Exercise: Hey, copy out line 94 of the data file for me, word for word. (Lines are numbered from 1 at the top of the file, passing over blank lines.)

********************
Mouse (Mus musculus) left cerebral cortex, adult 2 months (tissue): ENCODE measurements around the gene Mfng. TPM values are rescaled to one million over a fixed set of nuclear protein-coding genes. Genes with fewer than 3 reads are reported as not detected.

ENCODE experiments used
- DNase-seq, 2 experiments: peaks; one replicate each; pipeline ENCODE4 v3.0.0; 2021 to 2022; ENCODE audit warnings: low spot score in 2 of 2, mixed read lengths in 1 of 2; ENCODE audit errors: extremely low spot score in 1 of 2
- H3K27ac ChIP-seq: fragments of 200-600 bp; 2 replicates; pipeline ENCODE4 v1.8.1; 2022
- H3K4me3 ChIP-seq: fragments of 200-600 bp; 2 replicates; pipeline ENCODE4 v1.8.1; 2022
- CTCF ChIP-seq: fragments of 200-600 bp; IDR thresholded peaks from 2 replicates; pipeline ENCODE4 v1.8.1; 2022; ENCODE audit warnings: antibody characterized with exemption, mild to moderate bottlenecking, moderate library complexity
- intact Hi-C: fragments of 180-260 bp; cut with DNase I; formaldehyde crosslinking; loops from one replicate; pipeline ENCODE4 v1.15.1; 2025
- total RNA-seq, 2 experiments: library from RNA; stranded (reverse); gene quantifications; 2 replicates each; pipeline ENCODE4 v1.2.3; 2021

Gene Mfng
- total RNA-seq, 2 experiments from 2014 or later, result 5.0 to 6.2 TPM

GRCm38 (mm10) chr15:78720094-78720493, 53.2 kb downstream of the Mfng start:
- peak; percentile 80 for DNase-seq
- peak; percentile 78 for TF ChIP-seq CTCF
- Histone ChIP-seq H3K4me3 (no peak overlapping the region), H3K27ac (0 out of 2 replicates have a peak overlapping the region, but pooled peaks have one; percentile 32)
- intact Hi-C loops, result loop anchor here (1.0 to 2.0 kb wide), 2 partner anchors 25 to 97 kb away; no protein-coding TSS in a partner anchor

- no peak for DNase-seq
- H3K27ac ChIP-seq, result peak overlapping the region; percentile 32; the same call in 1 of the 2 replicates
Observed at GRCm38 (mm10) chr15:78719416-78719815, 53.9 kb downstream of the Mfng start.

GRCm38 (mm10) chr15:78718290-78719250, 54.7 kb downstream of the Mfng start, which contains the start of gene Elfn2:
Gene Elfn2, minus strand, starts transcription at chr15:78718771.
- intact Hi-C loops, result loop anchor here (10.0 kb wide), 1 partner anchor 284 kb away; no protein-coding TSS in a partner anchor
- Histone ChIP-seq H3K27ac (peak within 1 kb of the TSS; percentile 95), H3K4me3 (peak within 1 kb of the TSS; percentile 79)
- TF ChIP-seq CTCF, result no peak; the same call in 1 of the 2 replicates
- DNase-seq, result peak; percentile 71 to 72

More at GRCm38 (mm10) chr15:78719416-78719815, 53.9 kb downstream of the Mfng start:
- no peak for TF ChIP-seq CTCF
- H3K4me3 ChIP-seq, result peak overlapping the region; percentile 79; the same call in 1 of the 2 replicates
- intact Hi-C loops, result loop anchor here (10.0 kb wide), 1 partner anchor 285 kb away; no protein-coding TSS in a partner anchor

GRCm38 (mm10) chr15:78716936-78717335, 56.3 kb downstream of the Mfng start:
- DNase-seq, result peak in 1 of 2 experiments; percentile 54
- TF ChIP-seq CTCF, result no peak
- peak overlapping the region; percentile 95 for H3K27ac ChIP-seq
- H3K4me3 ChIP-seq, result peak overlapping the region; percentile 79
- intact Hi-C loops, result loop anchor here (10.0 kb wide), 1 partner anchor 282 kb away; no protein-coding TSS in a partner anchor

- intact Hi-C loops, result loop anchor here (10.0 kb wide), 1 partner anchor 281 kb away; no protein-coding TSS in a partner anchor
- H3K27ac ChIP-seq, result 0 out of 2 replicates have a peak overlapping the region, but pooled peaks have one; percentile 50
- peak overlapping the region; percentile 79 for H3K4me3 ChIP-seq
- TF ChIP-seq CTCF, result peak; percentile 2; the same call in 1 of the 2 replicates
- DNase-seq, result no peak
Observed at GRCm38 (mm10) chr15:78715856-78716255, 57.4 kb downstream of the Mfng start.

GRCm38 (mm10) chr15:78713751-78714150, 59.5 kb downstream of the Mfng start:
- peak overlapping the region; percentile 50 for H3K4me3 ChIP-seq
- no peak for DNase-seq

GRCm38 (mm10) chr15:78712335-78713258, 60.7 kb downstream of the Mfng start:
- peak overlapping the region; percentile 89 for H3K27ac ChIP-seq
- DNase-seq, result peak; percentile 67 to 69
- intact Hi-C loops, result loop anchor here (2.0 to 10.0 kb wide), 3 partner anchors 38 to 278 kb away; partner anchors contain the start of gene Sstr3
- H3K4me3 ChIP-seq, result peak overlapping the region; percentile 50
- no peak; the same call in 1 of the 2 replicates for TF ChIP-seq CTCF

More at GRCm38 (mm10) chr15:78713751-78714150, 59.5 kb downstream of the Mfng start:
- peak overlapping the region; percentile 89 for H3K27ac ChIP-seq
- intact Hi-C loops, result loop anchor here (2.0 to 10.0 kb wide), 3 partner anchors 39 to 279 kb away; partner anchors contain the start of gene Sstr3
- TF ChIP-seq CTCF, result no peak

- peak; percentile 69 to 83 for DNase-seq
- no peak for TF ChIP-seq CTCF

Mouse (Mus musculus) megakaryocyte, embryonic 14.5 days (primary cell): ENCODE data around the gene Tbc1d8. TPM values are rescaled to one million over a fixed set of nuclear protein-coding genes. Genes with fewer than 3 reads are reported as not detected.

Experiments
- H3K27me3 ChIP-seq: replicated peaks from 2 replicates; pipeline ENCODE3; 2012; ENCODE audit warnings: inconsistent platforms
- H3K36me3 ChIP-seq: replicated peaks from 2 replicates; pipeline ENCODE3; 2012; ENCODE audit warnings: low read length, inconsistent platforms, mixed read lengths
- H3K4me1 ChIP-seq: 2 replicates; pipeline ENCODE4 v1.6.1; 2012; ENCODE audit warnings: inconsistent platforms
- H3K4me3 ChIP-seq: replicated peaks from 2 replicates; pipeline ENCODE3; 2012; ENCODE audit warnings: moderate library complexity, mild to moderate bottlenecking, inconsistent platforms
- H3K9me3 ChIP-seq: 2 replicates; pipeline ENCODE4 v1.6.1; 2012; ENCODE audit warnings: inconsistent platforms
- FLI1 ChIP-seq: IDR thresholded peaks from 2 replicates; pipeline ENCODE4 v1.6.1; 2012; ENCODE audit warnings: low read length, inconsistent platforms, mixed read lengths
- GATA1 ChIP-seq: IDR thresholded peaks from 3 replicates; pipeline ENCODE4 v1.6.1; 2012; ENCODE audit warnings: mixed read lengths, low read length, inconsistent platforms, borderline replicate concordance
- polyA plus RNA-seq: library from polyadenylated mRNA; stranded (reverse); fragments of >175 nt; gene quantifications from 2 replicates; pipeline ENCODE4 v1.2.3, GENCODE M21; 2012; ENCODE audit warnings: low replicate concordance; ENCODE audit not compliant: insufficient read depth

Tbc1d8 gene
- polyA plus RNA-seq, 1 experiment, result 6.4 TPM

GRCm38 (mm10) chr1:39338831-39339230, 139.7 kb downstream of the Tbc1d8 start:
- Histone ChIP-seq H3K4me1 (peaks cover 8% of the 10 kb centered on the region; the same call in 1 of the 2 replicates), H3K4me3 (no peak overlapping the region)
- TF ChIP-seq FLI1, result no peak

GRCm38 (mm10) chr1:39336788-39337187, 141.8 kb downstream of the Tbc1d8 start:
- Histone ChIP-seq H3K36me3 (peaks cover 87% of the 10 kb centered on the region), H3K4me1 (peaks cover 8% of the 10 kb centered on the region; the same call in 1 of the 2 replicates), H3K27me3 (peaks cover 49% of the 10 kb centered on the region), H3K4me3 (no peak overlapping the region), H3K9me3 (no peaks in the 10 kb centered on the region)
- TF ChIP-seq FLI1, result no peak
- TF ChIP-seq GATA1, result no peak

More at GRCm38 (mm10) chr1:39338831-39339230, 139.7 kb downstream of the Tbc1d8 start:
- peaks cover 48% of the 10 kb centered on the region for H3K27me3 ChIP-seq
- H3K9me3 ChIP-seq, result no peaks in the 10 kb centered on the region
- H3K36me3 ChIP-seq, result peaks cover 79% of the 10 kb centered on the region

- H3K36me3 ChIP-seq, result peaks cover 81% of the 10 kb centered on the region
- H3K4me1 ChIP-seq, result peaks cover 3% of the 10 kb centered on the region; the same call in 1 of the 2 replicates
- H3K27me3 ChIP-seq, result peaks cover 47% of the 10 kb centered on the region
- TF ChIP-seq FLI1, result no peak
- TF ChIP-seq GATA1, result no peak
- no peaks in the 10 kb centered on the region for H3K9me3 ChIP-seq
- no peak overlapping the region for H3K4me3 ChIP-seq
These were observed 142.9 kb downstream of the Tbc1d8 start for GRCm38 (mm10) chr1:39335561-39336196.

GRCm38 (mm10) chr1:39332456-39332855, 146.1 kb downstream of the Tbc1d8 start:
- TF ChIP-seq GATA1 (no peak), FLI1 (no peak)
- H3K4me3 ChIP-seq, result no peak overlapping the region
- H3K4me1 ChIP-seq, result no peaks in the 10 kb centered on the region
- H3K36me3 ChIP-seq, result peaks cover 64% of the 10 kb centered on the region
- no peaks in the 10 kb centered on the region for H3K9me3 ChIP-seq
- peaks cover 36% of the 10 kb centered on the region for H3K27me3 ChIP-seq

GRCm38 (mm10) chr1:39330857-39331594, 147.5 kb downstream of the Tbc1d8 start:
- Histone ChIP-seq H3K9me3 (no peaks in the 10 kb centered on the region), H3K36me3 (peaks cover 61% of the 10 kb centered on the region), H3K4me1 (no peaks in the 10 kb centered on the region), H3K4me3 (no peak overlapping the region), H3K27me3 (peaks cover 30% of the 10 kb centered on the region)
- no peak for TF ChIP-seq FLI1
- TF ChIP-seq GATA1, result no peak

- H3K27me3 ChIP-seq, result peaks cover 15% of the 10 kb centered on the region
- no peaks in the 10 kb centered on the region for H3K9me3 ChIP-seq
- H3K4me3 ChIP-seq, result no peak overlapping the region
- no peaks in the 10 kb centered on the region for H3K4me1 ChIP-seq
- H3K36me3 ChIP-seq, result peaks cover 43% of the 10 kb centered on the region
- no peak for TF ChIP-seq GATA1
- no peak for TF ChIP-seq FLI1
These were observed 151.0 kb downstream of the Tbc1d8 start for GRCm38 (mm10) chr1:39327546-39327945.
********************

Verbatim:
GRCm38 (mm10) chr1:39330857-39331594, 147.5 kb downstream of the Tbc1d8 start: